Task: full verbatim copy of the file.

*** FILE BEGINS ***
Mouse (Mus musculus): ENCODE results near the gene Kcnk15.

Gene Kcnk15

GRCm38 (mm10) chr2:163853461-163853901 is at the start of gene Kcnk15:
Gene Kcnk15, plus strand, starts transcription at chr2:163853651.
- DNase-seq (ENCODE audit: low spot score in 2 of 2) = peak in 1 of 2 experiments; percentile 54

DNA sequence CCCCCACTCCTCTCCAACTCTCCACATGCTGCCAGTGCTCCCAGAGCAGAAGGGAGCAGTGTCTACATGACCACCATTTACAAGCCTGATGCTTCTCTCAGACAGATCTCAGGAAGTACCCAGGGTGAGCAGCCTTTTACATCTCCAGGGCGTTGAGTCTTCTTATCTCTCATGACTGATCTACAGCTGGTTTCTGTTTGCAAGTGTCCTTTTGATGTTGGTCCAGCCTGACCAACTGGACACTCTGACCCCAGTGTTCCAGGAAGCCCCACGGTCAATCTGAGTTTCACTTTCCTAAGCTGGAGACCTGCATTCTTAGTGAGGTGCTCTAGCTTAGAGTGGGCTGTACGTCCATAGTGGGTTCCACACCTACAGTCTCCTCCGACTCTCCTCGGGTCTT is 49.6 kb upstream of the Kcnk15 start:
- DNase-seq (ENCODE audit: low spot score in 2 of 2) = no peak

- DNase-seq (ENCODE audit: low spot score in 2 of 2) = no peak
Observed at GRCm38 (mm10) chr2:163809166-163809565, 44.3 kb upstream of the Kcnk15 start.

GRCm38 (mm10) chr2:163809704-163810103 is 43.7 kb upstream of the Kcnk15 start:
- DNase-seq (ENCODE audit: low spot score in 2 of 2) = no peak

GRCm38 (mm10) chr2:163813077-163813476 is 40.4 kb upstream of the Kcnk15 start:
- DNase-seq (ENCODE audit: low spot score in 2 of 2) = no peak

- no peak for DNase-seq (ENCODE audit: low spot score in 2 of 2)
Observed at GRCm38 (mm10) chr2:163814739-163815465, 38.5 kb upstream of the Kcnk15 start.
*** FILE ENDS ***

Mouse (Mus musculus): ENCODE results near the gene Kcnk15.

Gene Kcnk15

GRCm38 (mm10) chr2:163853461-163853901 is at the start of gene Kcnk15:
Gene Kcnk15, plus strand, starts transcription at chr2:163853651.
- DNase-seq (ENCODE audit: low spot score in 2 of 2) = peak in 1 of 2 experiments; percentile 54

DNA sequence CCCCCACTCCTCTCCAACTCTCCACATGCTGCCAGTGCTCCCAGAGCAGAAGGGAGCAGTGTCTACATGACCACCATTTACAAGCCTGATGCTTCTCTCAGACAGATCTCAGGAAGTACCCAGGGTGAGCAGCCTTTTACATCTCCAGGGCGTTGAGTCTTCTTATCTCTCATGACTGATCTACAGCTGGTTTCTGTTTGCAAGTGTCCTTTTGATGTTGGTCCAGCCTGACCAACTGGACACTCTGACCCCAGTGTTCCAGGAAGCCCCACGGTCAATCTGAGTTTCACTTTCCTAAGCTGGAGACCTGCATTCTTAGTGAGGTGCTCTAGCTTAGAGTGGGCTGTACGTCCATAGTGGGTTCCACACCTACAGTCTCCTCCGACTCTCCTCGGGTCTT is 49.6 kb upstream of the Kcnk15 start:
- DNase-seq (ENCODE audit: low spot score in 2 of 2) = no peak

- DNase-seq (ENCODE audit: low spot score in 2 of 2) = no peak
Observed at GRCm38 (mm10) chr2:163809166-163809565, 44.3 kb upstream of the Kcnk15 start.

GRCm38 (mm10) chr2:163809704-163810103 is 43.7 kb upstream of the Kcnk15 start:
- DNase-seq (ENCODE audit: low spot score in 2 of 2) = no peak

GRCm38 (mm10) chr2:163813077-163813476 is 40.4 kb upstream of the Kcnk15 start:
- DNase-seq (ENCODE audit: low spot score in 2 of 2) = no peak

- no peak for DNase-seq (ENCODE audit: low spot score in 2 of 2)
Observed at GRCm38 (mm10) chr2:163814739-163815465, 38.5 kb upstream of the Kcnk15 start.